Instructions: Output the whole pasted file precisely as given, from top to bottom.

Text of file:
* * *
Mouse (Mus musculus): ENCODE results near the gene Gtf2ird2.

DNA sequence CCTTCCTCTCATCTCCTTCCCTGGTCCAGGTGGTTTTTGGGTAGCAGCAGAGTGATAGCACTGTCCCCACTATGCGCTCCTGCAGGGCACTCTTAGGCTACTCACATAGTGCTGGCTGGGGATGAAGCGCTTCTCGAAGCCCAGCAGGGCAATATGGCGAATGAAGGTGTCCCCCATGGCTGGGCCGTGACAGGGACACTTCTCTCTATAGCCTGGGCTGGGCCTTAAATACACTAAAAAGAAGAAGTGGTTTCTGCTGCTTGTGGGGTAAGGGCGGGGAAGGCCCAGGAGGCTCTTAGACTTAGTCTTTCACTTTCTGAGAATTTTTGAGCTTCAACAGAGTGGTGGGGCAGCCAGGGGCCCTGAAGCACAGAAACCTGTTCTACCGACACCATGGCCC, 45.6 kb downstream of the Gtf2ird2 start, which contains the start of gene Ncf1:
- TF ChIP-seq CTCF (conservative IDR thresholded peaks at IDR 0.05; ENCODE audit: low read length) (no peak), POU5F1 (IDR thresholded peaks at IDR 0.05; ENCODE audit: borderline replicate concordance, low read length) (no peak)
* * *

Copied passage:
Mouse (Mus musculus): ENCODE results near the gene Gtf2ird2.

DNA sequence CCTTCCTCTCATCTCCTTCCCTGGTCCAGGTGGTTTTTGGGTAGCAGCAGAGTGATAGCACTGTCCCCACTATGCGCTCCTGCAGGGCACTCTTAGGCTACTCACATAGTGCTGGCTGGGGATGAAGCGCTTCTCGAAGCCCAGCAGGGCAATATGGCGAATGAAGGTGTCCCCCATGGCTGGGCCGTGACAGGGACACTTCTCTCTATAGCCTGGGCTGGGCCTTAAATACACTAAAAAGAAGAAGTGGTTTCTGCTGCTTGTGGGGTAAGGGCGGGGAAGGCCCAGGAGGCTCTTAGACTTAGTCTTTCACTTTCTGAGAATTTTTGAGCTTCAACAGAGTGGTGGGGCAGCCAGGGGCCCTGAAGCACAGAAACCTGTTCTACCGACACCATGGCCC, 45.6 kb downstream of the Gtf2ird2 start, which contains the start of gene Ncf1:
- TF ChIP-seq CTCF (conservative IDR thresholded peaks at IDR 0.05; ENCODE audit: low read length) (no peak), POU5F1 (IDR thresholded peaks at IDR 0.05; ENCODE audit: borderline replicate concordance, low read length) (no peak)